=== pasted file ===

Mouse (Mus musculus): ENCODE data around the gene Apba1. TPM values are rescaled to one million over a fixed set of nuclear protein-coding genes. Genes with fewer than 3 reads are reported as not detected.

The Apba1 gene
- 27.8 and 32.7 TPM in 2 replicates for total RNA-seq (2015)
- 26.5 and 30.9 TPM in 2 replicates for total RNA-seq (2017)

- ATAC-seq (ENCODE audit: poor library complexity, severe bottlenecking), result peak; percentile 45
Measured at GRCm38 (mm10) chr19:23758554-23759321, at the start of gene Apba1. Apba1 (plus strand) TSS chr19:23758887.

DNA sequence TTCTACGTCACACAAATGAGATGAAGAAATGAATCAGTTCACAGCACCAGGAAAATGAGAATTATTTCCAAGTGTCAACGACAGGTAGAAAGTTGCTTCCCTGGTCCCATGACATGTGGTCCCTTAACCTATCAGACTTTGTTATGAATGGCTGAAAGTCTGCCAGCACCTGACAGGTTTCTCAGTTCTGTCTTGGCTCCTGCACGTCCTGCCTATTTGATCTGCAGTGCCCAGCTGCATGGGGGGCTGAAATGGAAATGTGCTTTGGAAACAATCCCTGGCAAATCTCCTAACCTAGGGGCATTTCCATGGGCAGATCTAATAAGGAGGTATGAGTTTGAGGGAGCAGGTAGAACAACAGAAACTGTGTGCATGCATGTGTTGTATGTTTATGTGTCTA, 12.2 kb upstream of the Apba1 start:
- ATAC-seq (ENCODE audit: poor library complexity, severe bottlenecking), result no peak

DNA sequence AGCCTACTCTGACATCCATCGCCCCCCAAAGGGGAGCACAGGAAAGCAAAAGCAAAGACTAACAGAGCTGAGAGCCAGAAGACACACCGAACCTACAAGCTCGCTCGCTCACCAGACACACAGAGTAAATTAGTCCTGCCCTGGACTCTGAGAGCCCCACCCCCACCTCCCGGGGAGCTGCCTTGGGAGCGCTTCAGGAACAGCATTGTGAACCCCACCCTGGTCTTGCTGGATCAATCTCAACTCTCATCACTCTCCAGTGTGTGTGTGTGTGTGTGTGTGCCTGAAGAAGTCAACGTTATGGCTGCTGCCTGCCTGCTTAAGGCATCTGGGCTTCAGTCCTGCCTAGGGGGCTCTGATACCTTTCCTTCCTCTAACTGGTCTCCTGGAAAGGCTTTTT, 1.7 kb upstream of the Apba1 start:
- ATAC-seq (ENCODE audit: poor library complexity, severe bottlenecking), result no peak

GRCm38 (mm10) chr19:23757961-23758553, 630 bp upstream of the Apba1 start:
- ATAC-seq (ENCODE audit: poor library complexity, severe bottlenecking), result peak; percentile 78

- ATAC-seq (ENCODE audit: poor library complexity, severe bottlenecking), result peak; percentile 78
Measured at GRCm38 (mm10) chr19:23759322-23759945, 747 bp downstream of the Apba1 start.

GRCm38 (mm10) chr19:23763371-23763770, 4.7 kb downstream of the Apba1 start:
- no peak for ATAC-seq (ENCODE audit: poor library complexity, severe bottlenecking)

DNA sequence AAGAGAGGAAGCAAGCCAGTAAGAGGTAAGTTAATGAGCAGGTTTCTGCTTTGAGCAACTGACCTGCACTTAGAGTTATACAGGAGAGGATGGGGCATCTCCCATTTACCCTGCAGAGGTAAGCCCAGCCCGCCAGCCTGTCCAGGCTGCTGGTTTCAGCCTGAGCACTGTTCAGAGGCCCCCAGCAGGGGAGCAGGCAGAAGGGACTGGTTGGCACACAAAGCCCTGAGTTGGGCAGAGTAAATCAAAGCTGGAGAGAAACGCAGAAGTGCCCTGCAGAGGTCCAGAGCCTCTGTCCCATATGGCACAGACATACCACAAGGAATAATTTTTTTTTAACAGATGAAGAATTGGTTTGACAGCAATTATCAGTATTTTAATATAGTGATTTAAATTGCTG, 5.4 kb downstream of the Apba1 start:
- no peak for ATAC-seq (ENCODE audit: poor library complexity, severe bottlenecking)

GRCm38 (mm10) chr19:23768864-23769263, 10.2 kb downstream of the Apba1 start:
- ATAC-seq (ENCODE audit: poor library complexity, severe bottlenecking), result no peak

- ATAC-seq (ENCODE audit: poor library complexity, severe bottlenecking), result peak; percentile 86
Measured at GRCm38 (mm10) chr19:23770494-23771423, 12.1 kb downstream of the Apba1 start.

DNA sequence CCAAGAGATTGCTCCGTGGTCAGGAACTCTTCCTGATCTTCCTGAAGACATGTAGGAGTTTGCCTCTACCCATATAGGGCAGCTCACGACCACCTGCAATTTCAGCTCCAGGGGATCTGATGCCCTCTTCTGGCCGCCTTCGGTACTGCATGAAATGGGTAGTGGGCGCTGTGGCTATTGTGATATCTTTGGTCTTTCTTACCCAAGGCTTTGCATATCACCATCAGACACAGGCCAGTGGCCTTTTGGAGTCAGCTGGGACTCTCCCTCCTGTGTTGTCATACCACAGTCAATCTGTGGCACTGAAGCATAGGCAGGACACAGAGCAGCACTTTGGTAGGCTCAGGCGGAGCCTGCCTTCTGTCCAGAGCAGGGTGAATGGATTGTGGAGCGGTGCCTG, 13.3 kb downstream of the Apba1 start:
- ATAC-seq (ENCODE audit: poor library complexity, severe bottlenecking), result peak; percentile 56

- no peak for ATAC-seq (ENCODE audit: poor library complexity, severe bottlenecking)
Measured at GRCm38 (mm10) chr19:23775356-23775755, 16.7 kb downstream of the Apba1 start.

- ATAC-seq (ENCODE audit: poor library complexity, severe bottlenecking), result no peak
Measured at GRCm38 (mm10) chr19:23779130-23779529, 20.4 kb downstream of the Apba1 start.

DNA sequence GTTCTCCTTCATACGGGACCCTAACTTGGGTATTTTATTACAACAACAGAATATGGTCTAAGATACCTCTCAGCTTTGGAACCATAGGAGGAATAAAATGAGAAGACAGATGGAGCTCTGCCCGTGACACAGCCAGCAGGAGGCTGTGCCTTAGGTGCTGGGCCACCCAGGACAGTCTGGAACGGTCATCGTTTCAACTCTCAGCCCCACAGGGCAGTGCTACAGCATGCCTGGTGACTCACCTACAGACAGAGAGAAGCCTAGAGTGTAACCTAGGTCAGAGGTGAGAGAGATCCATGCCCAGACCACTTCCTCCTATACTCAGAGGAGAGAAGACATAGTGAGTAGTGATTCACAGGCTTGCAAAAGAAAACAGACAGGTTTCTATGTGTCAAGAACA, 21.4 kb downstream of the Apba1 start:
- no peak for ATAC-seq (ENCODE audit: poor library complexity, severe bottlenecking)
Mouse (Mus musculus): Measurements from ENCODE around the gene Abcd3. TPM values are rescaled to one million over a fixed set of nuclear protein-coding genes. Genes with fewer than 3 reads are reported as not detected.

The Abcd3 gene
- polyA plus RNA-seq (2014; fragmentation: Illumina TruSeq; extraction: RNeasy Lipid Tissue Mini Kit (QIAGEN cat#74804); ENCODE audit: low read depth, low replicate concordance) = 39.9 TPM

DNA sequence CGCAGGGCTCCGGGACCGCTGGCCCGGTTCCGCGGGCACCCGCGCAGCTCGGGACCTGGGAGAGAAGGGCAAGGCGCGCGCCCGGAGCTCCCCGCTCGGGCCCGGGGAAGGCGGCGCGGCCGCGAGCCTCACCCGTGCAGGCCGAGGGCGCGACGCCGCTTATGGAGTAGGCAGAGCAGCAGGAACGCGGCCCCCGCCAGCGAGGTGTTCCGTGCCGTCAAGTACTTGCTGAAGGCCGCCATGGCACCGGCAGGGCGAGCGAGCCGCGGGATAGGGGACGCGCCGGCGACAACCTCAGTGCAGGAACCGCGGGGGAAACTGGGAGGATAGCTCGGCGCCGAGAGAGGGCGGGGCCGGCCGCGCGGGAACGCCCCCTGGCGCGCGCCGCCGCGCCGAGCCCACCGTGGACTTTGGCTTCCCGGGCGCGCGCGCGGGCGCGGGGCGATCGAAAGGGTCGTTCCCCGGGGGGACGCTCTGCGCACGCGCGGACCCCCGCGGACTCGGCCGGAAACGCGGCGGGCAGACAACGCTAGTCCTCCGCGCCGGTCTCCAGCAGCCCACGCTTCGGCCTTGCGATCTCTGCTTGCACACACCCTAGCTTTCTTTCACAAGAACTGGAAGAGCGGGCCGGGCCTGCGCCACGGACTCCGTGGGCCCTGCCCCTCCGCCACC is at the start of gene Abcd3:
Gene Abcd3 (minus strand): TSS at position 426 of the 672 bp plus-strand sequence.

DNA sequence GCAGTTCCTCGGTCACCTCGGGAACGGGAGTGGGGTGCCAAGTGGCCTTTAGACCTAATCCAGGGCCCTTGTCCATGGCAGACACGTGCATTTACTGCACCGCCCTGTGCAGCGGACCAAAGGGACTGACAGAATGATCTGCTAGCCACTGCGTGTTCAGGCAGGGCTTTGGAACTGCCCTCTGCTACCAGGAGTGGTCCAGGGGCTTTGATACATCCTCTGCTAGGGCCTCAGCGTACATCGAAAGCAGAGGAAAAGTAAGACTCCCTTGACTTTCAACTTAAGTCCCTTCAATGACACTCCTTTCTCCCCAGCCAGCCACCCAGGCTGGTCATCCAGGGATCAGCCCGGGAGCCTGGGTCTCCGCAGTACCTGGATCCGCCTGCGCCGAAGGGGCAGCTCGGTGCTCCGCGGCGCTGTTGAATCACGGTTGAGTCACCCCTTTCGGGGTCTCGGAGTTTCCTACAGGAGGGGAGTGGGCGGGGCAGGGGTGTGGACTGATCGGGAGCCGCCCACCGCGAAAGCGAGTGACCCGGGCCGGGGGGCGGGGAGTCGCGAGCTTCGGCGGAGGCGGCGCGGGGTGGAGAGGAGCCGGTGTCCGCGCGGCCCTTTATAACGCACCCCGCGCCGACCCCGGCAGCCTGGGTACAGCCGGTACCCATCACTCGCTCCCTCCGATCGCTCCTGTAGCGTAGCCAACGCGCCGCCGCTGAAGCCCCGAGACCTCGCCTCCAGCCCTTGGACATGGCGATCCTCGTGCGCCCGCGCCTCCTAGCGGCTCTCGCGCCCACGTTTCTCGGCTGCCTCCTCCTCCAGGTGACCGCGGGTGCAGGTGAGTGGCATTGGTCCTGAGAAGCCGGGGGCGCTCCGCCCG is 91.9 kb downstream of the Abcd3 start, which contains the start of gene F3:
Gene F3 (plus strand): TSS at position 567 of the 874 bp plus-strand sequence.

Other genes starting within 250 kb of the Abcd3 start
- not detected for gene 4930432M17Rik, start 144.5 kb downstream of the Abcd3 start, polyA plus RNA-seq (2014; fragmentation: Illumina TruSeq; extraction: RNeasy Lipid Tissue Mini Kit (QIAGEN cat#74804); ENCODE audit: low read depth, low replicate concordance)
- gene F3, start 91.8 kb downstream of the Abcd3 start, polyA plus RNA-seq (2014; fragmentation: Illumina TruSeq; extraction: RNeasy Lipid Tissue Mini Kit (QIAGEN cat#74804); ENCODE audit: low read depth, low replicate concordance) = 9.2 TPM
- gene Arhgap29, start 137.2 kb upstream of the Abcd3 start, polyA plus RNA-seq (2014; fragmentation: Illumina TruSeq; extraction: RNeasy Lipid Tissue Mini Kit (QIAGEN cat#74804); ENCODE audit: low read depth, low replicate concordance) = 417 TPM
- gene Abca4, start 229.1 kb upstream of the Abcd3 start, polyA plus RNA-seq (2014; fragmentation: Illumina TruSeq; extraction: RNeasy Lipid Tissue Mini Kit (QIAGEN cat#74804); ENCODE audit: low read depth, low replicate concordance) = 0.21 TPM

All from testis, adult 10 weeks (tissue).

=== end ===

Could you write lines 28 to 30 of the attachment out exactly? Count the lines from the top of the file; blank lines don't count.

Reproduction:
Measured at GRCm38 (mm10) chr19:23779130-23779529, 20.4 kb downstream of the Apba1 start.

DNA sequence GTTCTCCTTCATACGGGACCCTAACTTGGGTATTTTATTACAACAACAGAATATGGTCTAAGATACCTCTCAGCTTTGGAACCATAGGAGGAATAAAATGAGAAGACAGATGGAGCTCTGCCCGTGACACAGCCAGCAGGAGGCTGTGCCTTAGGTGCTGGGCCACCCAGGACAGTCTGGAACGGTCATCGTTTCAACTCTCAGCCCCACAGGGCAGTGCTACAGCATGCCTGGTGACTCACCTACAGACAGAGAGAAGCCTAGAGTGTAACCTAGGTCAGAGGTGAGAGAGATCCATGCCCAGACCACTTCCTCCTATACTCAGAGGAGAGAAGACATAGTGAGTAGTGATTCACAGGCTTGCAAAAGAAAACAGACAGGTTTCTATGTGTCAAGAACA, 21.4 kb downstream of the Apba1 start:
- no peak for ATAC-seq (ENCODE audit: poor library complexity, severe bottlenecking)